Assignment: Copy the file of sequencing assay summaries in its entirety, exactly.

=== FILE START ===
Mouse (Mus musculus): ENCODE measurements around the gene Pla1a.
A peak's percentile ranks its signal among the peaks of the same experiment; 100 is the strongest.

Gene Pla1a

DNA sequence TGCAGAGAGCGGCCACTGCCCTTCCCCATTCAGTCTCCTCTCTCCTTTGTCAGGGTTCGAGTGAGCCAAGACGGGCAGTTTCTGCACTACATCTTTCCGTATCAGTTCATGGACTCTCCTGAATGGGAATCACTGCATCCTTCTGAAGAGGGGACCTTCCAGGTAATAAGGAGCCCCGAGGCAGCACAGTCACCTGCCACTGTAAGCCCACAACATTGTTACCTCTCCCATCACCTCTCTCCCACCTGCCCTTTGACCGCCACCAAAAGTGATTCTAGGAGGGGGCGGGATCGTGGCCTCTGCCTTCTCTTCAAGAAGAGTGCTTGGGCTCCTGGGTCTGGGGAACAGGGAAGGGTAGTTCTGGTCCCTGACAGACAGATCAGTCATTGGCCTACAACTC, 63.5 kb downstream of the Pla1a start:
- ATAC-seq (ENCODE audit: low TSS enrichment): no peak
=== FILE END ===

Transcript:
Mouse (Mus musculus): ENCODE measurements around the gene Pla1a.
A peak's percentile ranks its signal among the peaks of the same experiment; 100 is the strongest.

Gene Pla1a

DNA sequence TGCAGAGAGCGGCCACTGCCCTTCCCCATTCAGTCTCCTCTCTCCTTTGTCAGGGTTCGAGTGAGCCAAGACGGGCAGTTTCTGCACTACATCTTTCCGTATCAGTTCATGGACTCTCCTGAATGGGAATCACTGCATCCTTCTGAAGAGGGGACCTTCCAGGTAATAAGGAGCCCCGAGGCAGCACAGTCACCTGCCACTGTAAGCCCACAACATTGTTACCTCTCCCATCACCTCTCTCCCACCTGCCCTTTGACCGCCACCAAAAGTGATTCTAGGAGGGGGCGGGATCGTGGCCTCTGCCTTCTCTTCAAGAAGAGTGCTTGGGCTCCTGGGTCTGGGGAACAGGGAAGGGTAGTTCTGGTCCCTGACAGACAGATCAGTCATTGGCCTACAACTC, 63.5 kb downstream of the Pla1a start:
- ATAC-seq (ENCODE audit: low TSS enrichment): no peak